VeloVeritas caught up with Harry Tanfield a few days after his move to the Swiss/Russian squadra Katusha hit the browsers. The thing about a Harry interview is that no matter how big the result he never gets too excited - and signing with a World Tour team for two seasons doesn’t seem such a big deal for the 23 year-old from Great Ayton in north east England.
Here at VeloVeritas we pride ourselves on always getting ‘a word’ with the new British 25 Mile Time Trial Champion; the late, great Jason Macintyre, Michael Hutchinson, Joe Perret, Matt Bottril, Ryan Perry, Dan Bigham have all taken time to speak to us. In joint silver medal slot at the recent British 25 Mile Time Trial Championships was Chris Bartley (AS Test Team), former World Rowing Champion and Olympic silver medallist.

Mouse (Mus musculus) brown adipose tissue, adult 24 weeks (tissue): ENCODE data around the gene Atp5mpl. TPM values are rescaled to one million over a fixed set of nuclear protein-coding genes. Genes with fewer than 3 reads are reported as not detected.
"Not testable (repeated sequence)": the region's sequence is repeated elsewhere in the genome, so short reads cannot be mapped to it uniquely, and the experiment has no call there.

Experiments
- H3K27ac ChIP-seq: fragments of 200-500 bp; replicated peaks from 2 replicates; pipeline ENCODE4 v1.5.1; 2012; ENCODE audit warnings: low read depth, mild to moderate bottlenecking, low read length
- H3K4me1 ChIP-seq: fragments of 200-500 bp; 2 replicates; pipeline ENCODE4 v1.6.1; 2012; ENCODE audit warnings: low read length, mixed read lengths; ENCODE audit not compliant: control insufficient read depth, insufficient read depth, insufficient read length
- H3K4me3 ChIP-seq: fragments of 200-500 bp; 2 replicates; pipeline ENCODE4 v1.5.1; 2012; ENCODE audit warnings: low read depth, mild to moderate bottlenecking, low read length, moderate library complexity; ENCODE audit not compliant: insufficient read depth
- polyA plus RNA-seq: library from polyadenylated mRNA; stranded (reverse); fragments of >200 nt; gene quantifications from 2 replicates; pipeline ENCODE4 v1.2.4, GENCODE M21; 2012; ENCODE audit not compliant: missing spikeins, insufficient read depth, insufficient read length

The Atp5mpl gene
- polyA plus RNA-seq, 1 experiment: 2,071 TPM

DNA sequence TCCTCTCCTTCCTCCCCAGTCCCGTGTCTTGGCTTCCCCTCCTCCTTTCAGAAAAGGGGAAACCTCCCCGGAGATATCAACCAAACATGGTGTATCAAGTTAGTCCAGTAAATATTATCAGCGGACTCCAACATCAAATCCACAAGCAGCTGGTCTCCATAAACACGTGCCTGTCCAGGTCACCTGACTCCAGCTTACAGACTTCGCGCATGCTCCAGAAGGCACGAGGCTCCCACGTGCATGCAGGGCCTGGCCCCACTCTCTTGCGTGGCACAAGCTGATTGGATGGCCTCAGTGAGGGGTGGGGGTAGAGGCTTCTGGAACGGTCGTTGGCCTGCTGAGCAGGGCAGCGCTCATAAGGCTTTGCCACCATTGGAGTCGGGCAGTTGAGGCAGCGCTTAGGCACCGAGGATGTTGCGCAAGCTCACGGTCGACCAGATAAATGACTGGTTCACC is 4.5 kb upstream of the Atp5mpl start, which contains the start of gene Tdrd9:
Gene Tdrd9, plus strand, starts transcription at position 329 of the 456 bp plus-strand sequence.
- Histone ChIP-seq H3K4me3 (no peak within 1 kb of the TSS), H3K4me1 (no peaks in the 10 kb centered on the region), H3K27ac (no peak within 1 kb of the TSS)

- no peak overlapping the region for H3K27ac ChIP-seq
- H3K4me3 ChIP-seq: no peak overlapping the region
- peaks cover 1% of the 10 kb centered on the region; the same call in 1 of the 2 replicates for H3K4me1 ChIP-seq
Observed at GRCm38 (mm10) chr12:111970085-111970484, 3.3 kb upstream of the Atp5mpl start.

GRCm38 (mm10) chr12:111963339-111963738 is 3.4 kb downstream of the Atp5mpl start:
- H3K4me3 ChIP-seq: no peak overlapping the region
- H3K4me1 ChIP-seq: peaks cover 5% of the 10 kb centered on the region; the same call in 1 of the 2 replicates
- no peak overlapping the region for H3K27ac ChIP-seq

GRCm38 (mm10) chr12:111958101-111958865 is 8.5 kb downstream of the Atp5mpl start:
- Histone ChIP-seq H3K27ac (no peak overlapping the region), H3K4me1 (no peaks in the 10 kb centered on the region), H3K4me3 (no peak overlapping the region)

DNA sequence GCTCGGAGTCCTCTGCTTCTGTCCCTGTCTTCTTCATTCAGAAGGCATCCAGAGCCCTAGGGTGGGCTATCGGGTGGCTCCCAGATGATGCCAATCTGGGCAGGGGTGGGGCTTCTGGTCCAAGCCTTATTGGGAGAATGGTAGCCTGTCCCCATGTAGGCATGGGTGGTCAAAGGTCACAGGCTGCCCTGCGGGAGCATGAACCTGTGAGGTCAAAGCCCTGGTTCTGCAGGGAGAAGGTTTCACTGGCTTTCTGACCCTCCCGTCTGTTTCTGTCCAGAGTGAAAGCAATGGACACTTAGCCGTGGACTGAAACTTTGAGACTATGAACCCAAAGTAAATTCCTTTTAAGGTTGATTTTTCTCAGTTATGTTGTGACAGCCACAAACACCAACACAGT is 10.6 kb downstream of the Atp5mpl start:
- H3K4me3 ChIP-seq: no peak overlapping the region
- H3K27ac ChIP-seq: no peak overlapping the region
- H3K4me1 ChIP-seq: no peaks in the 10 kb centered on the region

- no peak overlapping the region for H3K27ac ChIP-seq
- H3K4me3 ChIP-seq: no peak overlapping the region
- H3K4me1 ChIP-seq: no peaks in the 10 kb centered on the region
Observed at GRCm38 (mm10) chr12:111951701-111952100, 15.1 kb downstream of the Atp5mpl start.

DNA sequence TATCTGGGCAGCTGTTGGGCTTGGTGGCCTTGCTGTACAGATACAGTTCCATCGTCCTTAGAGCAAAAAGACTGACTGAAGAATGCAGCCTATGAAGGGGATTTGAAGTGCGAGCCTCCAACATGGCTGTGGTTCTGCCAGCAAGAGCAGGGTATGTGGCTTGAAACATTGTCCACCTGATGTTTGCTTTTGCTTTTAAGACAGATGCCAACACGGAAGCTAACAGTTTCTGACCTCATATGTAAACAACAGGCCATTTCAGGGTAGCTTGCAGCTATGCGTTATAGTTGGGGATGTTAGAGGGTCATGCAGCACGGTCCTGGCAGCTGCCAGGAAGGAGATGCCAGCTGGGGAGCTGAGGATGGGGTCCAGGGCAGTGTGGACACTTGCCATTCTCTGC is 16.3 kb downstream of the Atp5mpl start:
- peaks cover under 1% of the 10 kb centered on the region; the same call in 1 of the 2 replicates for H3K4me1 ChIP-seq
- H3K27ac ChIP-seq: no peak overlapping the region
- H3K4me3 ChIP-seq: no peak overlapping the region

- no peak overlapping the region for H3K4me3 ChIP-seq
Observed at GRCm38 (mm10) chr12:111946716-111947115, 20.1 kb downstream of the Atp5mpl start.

Here at VeloVeritas we like to keep abreast of those competition records, down south and up here in Bonnie Scotland, for example the CTT British 50 mile time trial record, recently broken; how does 50 miles in 90 minutes sound? That’s the ride big Polish ‘chronoman’ Marcin Bialoblocki (NOPINZ) produced: 1:30:31.
The last time we spoke to Callum Johnston he’d just completed his first season in Italy under the tutelage of that colourful gentleman, Flavio Zappi. This year Callum has stepped up a level on squadra Zappi and was Scotland’s sole representative in the ‘Baby’ Giro d’Italia – a race which boasts on it’s role of honour names like Carlos Betancur, Danilo Di Luca, Gilberto Simoni and Marco Pantani. We caught up with Callum after his ride to get the insider story of what is, along with the Tour de L’Avenir, the biggest u23 stage race in the world.
That Kyle Gordon (RT23) fella marches on; selection for the Commonwealth Games, solid performances on the Gold Coast, the Scottish 25 mile title, a close encounter with the Scottish 10 mile record – and now the Scottish 50 title in a Scottish record 1:41:16, taking 1:48 off the legend that is Graeme Obree’s time and 6:14 off his own personal best. VeloVeritas just had to ‘have a word’ . . .